Role of water in animal health and productivity

Livestock drink water at Luruk water project. [Amos Kiarie, Standard]

Dear Dr Othieno, Thank you so much for the weekly training you provide to farmers. I never miss reading your informative articles. I am a dairy farmer with four dairy crosses here in Kajiado. I would greatly appreciate it if you could provide us with some information on water and its impact on animal health, what determines daily water intake, and some precautions that we farmers need to keep in mind. Mary Wambui, Kajiado.

Thanks so much, Mary, for the question and for the compliments. Water is a core nutrient without which the health, growth, and productivity of an animal are negatively impacted. The intake of water differs from one animal to another, type of feed taken, ambient temperature, level of production, stage of growth, level of physical activity, health status, and quality of the water.

Drinking water is a major source through which animals get water for their bodily use, while feeds and metabolism are other sources of water. Water given to animals should be fresh and clean. There is a tendency by farmers to overlook the quality of water they give to their animals. A dirty water trough can be a source of dangerous bacteria such as E. coli or salmonella. Water with an odor or bad taste may not be palatable to an animal and will also result in reduced feed intake.

Water is not only required for vital bodily processes like digestion and the subsequent transportation of nutrients throughout the body, but also for the elimination of body waste through feces and urine, and for milk production. Additionally, it plays a role in regulating the body temperature (thermoregulation). Water also constitutes about 75 per cent of the body.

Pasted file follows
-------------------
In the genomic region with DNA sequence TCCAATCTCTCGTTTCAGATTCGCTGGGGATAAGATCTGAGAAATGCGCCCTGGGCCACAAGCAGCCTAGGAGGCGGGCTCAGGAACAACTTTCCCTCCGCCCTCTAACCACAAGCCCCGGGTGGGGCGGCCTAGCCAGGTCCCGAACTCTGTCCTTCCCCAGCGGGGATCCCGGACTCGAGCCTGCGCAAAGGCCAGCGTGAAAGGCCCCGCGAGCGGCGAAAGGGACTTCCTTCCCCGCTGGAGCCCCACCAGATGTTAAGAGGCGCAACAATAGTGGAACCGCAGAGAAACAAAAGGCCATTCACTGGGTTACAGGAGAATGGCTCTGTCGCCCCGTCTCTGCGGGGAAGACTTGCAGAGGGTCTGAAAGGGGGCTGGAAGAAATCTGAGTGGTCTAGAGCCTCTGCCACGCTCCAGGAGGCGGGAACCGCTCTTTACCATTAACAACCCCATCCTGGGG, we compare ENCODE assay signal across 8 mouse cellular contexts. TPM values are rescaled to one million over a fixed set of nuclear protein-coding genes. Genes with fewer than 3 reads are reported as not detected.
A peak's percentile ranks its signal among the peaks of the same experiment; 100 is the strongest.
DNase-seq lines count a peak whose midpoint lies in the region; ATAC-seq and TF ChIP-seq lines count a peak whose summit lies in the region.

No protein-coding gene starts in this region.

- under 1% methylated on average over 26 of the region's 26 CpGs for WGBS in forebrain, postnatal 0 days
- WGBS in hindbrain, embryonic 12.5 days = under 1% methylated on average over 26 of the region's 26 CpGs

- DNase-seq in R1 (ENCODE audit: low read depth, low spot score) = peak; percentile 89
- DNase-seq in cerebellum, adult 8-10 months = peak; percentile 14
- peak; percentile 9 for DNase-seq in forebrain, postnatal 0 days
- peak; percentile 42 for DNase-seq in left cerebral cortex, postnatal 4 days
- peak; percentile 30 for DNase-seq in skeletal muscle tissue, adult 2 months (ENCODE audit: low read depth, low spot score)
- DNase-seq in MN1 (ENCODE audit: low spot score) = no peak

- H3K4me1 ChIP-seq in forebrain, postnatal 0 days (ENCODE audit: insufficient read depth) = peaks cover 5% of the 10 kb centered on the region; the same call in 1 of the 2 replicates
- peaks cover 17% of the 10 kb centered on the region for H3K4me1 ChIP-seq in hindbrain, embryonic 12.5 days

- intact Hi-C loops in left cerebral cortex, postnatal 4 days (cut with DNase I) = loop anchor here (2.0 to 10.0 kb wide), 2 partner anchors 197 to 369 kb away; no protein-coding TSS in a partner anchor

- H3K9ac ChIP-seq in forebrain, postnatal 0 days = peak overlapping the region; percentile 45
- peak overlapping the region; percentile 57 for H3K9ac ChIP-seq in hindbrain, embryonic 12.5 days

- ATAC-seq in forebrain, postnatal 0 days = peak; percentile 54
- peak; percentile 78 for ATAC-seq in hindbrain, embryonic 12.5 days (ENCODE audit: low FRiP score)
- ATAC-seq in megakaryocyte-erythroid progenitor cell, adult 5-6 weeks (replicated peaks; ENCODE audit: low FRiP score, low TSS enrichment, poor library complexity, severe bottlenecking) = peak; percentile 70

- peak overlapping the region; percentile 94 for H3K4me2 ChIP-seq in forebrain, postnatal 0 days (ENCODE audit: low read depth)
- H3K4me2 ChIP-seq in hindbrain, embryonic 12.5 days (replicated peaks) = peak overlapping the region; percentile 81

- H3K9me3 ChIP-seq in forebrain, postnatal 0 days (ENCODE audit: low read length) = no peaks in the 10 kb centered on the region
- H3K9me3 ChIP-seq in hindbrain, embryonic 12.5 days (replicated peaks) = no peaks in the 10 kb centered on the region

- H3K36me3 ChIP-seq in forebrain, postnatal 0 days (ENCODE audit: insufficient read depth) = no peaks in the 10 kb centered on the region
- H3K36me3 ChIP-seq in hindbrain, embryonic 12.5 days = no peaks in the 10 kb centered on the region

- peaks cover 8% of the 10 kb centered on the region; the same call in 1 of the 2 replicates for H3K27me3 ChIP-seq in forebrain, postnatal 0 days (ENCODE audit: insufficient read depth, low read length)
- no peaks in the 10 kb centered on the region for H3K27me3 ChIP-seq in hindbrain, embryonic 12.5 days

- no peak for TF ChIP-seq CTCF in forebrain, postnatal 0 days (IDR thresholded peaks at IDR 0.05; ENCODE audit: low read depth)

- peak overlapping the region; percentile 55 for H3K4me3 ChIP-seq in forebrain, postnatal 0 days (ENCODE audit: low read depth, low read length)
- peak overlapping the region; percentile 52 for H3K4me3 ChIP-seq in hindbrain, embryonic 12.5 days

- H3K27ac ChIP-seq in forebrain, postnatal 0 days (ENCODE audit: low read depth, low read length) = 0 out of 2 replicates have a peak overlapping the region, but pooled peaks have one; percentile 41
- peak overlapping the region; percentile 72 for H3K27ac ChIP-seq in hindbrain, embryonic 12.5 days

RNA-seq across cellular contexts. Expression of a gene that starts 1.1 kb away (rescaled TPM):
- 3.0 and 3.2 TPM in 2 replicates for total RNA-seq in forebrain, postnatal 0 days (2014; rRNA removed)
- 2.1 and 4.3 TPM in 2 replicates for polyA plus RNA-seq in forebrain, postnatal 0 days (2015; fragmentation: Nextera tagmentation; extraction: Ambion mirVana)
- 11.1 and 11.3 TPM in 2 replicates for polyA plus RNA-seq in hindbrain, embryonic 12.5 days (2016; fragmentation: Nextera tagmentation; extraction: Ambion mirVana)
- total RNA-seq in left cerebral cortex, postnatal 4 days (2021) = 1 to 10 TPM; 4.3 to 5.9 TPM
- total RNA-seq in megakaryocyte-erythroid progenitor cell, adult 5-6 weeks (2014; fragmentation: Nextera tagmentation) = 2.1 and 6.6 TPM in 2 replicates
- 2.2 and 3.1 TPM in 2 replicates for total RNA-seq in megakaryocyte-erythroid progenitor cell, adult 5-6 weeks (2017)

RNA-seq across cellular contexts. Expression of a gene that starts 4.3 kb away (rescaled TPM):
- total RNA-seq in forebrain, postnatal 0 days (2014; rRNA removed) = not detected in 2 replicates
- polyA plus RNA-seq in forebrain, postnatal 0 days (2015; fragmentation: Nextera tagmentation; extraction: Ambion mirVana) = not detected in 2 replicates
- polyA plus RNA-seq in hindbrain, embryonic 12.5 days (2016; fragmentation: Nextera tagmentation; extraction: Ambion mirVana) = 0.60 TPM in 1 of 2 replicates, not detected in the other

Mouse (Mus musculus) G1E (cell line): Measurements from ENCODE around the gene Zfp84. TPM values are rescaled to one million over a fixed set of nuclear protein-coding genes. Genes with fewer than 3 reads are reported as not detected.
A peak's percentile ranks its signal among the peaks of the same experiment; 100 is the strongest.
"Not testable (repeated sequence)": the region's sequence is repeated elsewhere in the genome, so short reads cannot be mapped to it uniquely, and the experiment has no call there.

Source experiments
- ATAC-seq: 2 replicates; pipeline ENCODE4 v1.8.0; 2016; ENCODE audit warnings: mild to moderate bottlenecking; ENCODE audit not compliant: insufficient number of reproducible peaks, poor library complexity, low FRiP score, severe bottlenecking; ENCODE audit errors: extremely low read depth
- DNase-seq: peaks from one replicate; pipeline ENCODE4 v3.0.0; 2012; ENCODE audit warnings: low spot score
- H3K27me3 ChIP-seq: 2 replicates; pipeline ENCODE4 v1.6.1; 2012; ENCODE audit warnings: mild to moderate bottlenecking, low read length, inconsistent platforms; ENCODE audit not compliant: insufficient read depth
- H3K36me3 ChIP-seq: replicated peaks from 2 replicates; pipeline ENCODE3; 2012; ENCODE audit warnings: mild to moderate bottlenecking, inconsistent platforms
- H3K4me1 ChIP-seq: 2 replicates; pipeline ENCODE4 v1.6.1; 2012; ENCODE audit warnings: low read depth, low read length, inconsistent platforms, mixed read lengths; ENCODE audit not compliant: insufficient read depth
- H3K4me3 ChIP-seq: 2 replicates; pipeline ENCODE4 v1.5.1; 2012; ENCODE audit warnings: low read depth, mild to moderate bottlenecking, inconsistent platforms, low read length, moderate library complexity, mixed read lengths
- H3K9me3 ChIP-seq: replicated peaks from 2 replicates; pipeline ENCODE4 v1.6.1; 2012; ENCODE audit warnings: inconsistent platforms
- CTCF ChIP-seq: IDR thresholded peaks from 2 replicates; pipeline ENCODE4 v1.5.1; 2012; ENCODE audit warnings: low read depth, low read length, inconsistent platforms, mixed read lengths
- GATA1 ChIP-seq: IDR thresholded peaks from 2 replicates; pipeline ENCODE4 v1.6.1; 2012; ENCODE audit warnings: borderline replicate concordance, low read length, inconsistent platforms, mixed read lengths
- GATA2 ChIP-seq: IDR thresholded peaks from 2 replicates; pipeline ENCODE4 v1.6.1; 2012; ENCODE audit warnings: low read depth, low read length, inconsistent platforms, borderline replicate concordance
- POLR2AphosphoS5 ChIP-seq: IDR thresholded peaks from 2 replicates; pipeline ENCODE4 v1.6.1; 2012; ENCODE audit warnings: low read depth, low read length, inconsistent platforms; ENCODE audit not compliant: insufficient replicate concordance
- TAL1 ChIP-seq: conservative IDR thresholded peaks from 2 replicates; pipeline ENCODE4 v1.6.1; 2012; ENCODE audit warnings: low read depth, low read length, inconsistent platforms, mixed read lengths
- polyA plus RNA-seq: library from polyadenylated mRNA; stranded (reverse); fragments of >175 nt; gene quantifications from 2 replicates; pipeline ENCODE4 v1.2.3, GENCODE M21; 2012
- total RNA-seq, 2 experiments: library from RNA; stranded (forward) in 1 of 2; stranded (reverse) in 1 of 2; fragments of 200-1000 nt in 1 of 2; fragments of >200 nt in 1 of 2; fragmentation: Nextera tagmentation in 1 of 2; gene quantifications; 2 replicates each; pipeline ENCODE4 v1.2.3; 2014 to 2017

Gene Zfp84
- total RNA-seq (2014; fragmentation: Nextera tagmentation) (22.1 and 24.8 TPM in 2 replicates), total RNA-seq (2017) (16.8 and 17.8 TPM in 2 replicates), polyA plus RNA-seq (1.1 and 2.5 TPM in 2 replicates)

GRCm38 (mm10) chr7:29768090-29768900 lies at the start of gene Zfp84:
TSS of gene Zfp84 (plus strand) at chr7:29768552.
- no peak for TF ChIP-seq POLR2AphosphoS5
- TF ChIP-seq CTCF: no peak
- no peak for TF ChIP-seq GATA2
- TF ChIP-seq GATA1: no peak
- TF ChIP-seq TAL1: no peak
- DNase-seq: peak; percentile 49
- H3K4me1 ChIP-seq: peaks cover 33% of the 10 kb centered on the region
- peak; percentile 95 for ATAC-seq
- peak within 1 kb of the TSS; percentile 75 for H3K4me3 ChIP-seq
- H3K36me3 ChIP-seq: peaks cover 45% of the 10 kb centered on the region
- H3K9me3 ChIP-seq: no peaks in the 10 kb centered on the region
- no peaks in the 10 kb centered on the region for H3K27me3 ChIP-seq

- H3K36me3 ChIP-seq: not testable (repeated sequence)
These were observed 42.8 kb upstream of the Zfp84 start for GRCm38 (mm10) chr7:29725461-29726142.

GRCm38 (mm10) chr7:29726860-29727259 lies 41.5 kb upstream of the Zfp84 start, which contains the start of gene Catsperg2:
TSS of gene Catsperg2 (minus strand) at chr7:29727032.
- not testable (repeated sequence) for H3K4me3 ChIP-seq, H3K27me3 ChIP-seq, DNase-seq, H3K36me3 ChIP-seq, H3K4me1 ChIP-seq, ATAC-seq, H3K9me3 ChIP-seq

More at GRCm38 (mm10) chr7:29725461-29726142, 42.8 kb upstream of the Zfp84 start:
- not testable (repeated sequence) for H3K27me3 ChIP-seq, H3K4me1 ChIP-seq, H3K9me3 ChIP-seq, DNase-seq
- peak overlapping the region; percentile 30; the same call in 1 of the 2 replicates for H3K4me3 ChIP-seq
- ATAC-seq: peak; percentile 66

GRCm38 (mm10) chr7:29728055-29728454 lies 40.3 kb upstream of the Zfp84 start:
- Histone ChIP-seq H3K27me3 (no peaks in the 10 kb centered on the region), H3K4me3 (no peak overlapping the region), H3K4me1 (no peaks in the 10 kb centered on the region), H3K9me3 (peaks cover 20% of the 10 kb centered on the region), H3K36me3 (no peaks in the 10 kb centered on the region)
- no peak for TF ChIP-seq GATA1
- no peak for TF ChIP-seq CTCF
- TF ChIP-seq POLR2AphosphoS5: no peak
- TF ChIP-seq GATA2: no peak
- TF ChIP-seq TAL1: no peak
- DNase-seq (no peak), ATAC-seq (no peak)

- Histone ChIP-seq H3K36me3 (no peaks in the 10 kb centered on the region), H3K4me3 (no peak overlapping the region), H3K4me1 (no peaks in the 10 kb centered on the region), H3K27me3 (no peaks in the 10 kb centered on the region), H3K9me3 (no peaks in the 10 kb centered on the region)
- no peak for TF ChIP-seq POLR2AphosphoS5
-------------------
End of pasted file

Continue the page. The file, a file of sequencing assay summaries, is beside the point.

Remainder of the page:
Cows being milked will require a lot of water, about a 50 to 70 per cent increase compared to when they are not producing milk. About 2-4 liters of water are required to digest 1 Kg of feed, and lactating animals need 3-5 liters of water to produce one liter of milk.

Physical activity, for example, animals that graze freely in ranches, will need more water compared to zero-grazed animals. Feeds rich in proteins and salts or dry in nature, such as hay, will result in an increase in water intake.

In hot weather, animals counter heat stress by consuming lots of water, which they use to transfer excess heat to the environment through sweating and panting. When these animals requiring more water are not provided with it, it results in stress, reduced production, subsequent reduction in further feed intake, and hence reduced production. Animals will usually alternate between feeding and drinking water. Water intake can be optimised by having several drinking troughs in ranches or by offering it ad-lib (throughout) in a zero-grazing unit. Where many animals are kept in a unit, a larger water trough or many of them will also help less-dominant animals to have easy access to water. When water is scarce, the dominant animals will take a lion’s share and leave the others thirsty.

Water in calves plays a role in the development of the rumen. Research has shown that calves with good access to water grow and perform better in life compared to those with less access. But care should be taken as calves are also easy victims for water toxicity when they consume a lot of water. For mature cattle, the rule of thumb is for them to have unrestricted access to good-quality water.

It should be noted that poor-quality water can be a source of many diseases, most of which are fatal.

[Dr Othieno is a veterinary surgeon and currently the head of communications at the Food and Agriculture FAO-Kenya. The views expressed here are not necessarily those of FAO but his own]

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